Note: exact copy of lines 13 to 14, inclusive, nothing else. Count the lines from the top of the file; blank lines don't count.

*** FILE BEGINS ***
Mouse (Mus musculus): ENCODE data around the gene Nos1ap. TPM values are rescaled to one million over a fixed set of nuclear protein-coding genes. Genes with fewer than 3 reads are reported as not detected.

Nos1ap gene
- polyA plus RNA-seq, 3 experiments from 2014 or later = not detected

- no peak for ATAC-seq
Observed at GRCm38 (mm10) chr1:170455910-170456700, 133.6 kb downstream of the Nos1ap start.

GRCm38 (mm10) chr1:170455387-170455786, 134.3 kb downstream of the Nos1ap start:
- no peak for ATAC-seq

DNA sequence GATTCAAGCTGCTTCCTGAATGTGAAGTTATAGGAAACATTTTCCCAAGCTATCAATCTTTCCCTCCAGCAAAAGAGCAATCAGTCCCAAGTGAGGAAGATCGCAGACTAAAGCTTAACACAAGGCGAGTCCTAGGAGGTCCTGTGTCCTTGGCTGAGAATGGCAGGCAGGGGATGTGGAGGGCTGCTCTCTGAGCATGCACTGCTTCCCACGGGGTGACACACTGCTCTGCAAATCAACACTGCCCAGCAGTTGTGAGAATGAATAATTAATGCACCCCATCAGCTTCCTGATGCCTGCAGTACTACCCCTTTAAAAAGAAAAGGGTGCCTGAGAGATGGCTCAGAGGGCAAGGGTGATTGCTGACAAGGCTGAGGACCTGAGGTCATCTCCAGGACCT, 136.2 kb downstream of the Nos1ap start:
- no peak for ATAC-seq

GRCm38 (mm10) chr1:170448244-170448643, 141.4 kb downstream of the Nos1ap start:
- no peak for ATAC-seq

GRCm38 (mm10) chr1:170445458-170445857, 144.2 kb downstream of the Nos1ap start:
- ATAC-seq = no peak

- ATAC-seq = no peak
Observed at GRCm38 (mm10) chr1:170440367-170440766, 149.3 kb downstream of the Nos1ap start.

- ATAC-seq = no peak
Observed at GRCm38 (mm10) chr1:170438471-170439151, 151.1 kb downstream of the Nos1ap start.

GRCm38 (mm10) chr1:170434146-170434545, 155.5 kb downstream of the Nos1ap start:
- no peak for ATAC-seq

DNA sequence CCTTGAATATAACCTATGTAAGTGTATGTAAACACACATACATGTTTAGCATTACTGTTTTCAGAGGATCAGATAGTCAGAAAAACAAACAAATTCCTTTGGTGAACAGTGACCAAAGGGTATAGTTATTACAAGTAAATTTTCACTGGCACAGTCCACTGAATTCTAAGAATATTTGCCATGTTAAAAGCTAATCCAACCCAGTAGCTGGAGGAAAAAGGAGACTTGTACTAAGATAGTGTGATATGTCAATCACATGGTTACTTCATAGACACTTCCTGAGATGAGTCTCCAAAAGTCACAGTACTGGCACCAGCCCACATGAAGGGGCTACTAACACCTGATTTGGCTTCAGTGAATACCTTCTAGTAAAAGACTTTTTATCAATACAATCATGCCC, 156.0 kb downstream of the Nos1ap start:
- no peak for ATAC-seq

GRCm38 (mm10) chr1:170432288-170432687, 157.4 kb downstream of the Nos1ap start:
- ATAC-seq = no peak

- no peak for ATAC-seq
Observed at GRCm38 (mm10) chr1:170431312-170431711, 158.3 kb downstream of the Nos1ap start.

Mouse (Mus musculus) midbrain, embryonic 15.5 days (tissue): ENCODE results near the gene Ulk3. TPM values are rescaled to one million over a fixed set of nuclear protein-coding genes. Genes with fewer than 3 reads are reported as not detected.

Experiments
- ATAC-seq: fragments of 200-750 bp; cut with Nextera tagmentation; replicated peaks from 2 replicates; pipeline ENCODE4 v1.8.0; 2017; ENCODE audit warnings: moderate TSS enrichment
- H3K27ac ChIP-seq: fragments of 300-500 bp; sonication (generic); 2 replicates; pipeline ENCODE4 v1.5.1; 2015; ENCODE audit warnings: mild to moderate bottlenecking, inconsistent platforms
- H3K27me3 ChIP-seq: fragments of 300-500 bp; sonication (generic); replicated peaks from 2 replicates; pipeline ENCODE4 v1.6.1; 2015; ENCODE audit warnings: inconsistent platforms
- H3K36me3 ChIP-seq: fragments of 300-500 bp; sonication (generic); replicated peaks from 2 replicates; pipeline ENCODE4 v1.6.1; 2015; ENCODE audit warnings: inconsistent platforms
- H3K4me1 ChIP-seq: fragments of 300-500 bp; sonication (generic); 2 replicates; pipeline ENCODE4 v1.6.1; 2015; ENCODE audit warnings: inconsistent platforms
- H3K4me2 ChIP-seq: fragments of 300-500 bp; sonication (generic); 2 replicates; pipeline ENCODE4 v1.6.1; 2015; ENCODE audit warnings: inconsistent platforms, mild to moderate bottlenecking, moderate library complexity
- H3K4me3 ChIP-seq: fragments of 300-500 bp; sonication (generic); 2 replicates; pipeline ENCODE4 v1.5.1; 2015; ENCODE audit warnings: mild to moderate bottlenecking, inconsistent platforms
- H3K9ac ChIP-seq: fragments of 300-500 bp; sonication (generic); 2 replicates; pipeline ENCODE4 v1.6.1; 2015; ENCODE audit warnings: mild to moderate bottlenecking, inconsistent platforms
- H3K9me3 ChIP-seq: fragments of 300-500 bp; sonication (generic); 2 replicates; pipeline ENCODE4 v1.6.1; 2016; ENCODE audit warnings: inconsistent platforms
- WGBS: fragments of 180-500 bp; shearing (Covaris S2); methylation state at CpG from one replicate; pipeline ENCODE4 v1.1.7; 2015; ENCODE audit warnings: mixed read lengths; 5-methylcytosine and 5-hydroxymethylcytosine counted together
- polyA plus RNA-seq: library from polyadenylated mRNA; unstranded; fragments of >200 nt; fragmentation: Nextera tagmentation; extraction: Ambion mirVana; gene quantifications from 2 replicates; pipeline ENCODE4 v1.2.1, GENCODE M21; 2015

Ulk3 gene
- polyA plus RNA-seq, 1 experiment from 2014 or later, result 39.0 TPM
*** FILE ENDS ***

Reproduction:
- ATAC-seq = no peak

- ATAC-seq = no peak